Organic particles could make the recovery of raw materials more eco-friendly.
In the search for new ways to extract critical raw materials, research sometimes takes unusual paths, such as recycling from mining residues and wastewater. Scientists at Pennsylvania State University have now tested whether even tiny particles of organic material are suitable for extracting rare earths from electronic waste.
According to a statement from the university, the substance used includes finely shredded corncobs and cotton, basically kitchen waste that would otherwise end up in landfills and compost heaps. The microparticles produced from these materials in various sizes were then placed in a neodymium solution. In the process, the negatively charged organic particles bonded to the positively charged ions of the neodymium. The rare earth metal could thus be separated from the surrounding liquid, and further recycling was noticeably simplified, as lead researcher Amir Sheikhi explains.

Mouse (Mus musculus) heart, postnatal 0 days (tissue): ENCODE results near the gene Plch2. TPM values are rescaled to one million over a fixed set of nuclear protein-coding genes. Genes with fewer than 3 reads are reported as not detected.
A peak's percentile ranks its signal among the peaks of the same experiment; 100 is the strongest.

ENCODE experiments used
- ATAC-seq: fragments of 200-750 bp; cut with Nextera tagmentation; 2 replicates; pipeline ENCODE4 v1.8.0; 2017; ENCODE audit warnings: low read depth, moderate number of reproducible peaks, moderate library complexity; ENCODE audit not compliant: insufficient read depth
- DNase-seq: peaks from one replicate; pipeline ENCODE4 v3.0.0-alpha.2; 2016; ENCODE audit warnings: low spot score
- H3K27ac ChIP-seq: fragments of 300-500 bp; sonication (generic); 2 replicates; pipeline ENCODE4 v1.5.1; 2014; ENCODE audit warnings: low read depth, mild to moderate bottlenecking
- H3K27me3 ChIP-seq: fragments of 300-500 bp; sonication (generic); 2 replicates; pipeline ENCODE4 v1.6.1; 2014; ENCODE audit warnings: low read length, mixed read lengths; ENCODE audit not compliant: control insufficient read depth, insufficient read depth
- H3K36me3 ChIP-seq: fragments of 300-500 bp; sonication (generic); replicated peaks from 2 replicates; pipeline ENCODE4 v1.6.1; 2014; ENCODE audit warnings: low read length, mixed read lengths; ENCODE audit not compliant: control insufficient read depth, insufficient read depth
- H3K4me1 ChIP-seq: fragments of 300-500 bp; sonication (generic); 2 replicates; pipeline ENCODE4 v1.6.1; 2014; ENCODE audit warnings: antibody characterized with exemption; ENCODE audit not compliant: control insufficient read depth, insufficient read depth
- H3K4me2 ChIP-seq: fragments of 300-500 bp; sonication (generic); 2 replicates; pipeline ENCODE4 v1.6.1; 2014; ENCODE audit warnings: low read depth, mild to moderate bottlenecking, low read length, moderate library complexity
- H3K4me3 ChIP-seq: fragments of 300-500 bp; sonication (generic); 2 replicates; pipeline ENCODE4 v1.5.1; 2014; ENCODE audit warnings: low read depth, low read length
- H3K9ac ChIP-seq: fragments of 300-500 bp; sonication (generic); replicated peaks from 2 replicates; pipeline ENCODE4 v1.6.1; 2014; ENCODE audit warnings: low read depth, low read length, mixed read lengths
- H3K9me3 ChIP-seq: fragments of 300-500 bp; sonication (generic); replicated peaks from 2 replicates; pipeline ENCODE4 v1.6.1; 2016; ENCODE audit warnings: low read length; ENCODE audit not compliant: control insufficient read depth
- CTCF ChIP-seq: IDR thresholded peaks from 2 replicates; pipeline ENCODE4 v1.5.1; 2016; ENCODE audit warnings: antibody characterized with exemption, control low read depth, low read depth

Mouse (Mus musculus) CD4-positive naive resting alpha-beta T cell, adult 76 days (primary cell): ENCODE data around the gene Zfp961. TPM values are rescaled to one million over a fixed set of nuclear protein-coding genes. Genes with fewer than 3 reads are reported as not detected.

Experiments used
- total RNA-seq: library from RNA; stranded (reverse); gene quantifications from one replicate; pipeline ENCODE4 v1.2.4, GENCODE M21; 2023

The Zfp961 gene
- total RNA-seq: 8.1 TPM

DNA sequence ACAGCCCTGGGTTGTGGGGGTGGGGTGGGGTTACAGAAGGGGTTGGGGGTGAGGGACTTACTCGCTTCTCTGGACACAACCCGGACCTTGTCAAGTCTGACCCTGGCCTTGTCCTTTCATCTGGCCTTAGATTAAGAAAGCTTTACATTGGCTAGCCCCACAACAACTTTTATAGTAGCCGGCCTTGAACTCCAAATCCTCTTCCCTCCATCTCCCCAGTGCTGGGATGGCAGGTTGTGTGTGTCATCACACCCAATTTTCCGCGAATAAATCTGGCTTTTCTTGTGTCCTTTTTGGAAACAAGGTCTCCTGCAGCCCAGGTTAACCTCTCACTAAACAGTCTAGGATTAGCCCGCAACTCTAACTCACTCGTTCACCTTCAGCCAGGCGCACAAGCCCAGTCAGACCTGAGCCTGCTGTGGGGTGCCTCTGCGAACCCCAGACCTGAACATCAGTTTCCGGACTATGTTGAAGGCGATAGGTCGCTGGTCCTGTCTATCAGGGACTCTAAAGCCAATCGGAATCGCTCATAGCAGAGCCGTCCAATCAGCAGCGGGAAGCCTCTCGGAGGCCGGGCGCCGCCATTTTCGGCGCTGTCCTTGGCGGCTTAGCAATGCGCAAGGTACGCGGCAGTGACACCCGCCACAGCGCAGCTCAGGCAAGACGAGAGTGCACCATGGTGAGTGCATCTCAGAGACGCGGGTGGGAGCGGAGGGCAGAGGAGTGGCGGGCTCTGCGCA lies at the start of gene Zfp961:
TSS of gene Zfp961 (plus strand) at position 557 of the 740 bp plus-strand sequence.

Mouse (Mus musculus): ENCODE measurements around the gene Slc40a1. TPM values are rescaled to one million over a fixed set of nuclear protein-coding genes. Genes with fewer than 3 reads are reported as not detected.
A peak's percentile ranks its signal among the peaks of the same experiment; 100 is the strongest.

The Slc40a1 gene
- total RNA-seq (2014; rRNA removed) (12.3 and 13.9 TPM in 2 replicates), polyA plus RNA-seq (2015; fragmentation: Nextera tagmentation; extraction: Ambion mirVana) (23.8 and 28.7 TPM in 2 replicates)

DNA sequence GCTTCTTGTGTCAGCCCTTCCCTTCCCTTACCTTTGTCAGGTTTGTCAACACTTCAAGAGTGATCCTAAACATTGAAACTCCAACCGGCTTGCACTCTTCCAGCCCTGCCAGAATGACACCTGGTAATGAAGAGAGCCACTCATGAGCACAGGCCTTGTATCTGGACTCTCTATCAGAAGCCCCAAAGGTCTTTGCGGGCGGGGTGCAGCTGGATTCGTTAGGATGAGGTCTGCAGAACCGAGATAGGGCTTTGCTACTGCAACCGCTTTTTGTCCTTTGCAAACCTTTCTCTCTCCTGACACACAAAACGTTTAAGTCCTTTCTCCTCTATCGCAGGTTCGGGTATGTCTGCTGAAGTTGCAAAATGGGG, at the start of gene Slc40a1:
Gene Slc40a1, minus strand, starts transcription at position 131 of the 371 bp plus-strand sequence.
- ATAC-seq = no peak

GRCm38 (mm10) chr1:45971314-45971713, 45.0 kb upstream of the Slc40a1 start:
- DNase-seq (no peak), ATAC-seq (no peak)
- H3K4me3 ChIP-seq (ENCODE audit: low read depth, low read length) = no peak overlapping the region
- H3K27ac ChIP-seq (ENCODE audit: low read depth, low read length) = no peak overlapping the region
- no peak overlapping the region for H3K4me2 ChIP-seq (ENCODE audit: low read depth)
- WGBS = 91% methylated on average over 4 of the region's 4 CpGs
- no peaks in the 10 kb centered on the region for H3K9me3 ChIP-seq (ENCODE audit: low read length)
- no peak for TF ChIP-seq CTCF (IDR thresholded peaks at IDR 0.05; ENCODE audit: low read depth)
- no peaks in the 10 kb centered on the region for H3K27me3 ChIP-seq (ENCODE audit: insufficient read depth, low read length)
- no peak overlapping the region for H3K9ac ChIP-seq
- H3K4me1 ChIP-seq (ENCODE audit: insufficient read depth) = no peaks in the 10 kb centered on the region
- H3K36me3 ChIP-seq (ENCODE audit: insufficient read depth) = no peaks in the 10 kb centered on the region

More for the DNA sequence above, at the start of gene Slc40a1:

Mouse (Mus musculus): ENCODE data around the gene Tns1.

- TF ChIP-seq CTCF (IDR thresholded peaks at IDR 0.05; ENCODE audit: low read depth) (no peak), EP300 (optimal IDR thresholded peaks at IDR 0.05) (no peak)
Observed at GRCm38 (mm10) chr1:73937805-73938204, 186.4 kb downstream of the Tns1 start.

Previous recycling methods required the use of acids, but the new recovery approach is much more environmentally friendly, Sheikhi adds. He hopes that in the future, the particles will also enable the selective separation of other rare earths as well as precious metals from shredded electronic waste.